The church in the world that Jesus envisioned carries 3 marks of identity: ● We carry the Father’s name revealed ● We are unified in purpose ● We experience the completed joy of Jesus
We carry the Father’s name revealed (vv. 6-8) The first mark of the Church in the world is that we carry the Father’s name revealed. Jesus says, “I have revealed your name to the men you gave me out of the world” (v. 6, NET). Because we carry our Father’s name, Jehovah, we understand that everything comes from him (v. 7). We accept and really understand that Jesus came from his Father who is now our Father (v. 8a). We believe that our Father sent his son to save us (v. 8b).
How easy it is to lose sight of these ground truths amidst all our concerns about theological propriety, worship styles, and church issues of 100 stripes. We carry the Father’s name revealed. That is what matters!
I remember working with some young pastors in Siberia. I encouraged them to meet in groups of 3 and simply come together around the wellspring of the gospel, drop their guards in complete confidentiality, and let the Spirit encourage them. They were gone for about an hour. When they came back, the light in their eyes and the joy in their hearts was an absolutely beautiful thing to behold. We carry the Father’s name revealed!
We are unified in purpose (vv. 9-11) The second mark of the Church in the World is that we are unified in purpose. Jesus prays, “Father, protect them in your name that you have given me, so that they may be one as we are one” (v. 11). To be “one” means to be “unified”. Please note that the context of this unification concerns our mission versus or theologies or organizations. We must understand that that rather than the church having a mission, the mission has a church! God the Father so loved the world that he gave his one and only Son. His son completed the mission given to him by the Father. The Son is glorified in us: our unity in continuing the mission brings the Son of God glory!
How easy it is to lose the forest for the sake of the trees here. Unify not around everything that doesn’t ultimately matter. Unify instead around the one thing that ultimately does: the mission of reclaiming those who belong to the Father out of the world.
We experience the completed joy of Jesus (vv. 12-14) The third and final mark of the Church in the World is that we experience the completed joy of Jesus. Jesus prays, “But now I am coming to you, and I speak these things in the world so that they may have my joy made complete in themselves” (v. 13). As the church, as a community of believers, we are intended to experience together the completed joy of Jesus! Jesus, when he was with our spiritual forbearers, “kept them safe” and “watched over them.” Now Jesus sits at the right hand of the Father, knowing that he completed his mission, and that not one of us that belongs to him can ever be lost. Can you imagine the joy that must bring to Jesus as he looks down upon us? He wants us to carry in our own hearts this very same joy. It is the joy of victory complete.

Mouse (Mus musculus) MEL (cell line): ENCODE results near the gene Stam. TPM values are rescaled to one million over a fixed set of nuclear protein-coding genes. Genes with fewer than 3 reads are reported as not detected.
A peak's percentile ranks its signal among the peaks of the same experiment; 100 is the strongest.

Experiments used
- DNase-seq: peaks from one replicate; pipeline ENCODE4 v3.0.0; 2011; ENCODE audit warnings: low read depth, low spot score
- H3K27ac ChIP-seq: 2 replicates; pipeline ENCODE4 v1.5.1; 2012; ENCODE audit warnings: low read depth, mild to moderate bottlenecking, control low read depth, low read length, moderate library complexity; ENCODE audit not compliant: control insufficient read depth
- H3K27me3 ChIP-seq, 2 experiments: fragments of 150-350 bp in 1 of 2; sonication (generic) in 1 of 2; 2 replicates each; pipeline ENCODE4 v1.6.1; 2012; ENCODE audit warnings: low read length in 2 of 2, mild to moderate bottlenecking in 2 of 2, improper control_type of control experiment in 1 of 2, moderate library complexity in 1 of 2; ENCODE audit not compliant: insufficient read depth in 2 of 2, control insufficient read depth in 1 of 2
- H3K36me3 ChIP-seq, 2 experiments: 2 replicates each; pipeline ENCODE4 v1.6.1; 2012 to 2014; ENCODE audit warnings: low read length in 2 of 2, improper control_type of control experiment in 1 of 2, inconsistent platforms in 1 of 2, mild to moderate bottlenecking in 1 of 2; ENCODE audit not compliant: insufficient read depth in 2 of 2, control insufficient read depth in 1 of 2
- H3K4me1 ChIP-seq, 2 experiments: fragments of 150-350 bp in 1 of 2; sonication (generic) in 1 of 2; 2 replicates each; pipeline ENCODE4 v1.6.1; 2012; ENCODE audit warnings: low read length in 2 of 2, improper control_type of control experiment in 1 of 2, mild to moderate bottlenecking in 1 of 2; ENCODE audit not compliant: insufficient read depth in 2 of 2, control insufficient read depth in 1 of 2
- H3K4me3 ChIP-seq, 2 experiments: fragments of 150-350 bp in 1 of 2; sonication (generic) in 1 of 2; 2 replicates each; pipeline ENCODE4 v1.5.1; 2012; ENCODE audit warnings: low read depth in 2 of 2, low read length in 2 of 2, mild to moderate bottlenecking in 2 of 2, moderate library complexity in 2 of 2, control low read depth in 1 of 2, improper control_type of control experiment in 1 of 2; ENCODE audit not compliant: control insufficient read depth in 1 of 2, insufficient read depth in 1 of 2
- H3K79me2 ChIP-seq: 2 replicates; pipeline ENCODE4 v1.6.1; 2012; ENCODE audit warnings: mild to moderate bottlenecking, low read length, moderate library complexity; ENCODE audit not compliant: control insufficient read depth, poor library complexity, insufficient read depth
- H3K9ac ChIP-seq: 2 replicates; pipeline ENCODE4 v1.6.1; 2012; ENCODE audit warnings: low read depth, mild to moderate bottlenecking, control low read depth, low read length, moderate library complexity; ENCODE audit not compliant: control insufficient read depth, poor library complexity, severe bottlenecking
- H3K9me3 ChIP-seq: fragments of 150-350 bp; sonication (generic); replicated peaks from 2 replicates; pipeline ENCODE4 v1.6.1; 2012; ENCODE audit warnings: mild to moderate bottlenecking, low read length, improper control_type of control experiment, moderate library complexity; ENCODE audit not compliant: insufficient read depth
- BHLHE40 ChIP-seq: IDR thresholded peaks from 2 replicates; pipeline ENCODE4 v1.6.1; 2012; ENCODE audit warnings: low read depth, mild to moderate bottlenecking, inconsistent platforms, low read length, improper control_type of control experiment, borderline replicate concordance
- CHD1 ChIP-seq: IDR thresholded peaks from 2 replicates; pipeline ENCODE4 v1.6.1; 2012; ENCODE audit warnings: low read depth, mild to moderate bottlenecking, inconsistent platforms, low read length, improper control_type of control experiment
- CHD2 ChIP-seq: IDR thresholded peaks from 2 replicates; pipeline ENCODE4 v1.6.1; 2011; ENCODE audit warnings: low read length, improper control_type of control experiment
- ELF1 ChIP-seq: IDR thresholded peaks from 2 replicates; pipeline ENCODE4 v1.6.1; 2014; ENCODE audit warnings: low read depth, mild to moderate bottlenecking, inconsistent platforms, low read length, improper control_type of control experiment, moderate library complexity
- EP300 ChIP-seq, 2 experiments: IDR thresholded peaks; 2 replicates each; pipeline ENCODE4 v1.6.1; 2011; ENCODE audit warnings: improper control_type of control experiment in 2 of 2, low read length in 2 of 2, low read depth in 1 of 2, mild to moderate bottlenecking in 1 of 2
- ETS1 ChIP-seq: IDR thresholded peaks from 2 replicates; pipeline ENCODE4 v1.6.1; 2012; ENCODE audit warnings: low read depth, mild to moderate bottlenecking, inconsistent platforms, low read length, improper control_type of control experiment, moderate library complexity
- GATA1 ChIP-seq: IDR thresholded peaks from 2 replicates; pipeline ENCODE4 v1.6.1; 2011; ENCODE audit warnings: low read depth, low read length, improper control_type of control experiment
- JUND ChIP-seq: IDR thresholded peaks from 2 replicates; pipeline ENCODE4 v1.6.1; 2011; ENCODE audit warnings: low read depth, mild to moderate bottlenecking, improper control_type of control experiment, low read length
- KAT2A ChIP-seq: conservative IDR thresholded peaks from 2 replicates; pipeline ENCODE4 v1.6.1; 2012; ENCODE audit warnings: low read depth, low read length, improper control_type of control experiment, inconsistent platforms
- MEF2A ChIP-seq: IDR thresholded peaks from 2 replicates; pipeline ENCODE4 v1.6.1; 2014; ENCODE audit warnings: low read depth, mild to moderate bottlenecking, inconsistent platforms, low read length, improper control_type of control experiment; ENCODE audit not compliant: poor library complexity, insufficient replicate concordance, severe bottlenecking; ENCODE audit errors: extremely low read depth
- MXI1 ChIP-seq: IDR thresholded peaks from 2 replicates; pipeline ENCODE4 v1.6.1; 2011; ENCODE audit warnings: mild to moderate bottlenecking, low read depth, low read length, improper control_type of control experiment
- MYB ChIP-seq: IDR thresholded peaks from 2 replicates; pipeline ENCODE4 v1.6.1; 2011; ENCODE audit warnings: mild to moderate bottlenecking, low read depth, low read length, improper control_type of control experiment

There is something very special knowing that you’ve done something that no one can ever take away. Think of the satisfaction you would have as the winner of a Super Bowl or of a World Cup. How much greater is our joy knowing that we have won the ultimate spiritual battle because of what Jesus accomplished for us by dying sacrificially for us on the cross and then being raised to life to show his total victory over pain, suffering and death!
Conclusion Jesus closes his prayer for us by asking that his Father keep us safe from the evil one. We are safe from the evil one. Jesus asks that the Father would sanctify us (set us apart) in truth. The Father has. Jesus tells the Father that he has sent us into the world. We have been so commissioned.
We have our victory already secured. We have our protection. We have our orders. Now, the only question that remains is this: will we go and fulfill our destiny as the Church in the World? How thankful I am today for the shared identify, victory and calling that I have together with you.
Psalm 133 For Sunday, April 11, 2021 Second Sunday of Easter, Year B
Have you ever had your emotional fur rubbed the wrong way? How do we get from there back to a place of relational shalom? Psalm 133 gives us a picture of the glory and joy of the destination so we can push thru what is encumbering us.